By James Beech

 

The scale and threat of the wilding pine infestation in the Wakatipu Basin should be recognised by the Otago Regional Council and the body should contribute $600,000 over the next decade to help fight the war, the Wilding Conifer Group says.

The group, which is a Charities Commission-registered public-private partnership of which the regional council is not a member, made the calls in its submission to the council's long-term plan.

Group chairman Peter Willsman, of Queenstown, said in the submission the draft plan for the next 10 years "completely fails to recognise the significance of the wilding problem on the region's land and water resources."

The regional council's draft plan "sets out a course of inactivity on arguably the biggest issue facing the region's high country.

Wilding spread is exponential, meaning what thousands of dollars can achieve today, millions will be needed if the problem is dealt with, or not dealt with, under the draft long-term plan."

The group wanted the draft plan to be amended to include Pinus contorta as a "measure" for the "adequate control of pest animals and pest plants" in the biodiversity section.

Members of the 3-year-old group included representatives from district councils, the Department of Conservation, Land Information New Zealand and private landowners and leaseholders.

Mr Willsman said the group requested and welcomed the involvement of the regional council and asked it to contribute $60,000 a year towards wilding containment and eradication for the 10 years of the plan.

The Queenstown Lakes District Council contributed more than $120,000 a year as well as staff time. The group understood Environment Southland once budgeted $300,000 a year towards pine control but now set aside $50,000 a year.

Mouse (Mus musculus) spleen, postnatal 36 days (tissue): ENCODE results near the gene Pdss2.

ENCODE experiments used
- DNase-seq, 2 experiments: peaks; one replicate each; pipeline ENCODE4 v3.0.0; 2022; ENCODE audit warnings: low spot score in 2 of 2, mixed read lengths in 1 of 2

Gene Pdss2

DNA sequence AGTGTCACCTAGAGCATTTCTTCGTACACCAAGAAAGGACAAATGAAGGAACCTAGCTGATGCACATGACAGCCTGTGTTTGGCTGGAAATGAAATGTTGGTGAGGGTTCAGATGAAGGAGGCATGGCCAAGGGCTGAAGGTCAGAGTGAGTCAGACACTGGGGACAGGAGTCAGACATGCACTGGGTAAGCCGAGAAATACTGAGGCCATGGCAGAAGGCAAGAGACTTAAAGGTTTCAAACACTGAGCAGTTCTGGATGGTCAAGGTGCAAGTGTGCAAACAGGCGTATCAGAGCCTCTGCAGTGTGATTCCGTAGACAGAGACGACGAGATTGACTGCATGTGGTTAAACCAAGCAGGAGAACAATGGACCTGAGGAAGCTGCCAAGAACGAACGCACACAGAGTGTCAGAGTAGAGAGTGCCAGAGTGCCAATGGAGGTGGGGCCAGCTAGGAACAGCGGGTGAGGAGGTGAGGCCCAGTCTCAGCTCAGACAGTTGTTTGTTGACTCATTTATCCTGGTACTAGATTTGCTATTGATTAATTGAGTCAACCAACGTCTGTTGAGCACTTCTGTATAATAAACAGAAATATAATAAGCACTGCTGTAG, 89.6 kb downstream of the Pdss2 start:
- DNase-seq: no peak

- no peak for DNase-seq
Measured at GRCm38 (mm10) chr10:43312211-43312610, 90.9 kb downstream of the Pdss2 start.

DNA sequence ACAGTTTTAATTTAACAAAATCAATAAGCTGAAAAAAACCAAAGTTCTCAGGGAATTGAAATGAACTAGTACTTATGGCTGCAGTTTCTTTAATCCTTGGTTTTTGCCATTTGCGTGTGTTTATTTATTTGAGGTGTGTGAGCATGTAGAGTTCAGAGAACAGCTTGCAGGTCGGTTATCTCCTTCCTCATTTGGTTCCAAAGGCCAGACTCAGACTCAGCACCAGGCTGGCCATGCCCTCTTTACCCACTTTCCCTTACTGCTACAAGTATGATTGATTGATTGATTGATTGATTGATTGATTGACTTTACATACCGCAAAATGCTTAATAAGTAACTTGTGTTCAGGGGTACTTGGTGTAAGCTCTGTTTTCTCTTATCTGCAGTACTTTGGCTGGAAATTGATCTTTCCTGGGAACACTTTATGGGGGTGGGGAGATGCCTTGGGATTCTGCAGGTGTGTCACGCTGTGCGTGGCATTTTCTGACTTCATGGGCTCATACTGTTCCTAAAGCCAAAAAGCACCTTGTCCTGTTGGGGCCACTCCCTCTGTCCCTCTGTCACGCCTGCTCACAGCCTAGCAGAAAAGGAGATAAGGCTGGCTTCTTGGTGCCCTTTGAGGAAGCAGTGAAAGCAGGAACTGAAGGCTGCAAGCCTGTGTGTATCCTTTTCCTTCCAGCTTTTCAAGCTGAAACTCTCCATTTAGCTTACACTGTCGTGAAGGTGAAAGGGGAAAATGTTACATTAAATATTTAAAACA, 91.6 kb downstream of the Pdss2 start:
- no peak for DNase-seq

Controlling wilding pines on the 73,000ha of infested Wakatipu land was estimated to cost $5.7 million, the group said.

Wilding Conifer Group chief executive Briana Pringle, also Queenstown Lakes district forester, told the Otago Daily Times volunteers had been busy clearing wilding pines around the basin, including on the Remarkables.

"We just did over 250ha on Cecil Peak with 12 crew members and volunteers over two days in mid-April," Mrs Pringle said.

"We did the front faces of Cecil Peak facing Closeburn and Queenstown and it's looking pretty clear over there at the moment."

When asked for comment on the group's criticisms, ORC corporate services director Wayne Scott said the submission had not yet been considered by councillors.

"We are in a public process and we really want to let that process take its course," Mr Scott said.

"The regional council has and continues to make available staff expertise on to that group. It's not unusual for the council not to be formal members of such groups, but support [them] by other means."

Mrs Pringle encouraged members and supporters to lodge submissions with the ORC in support by today's deadline.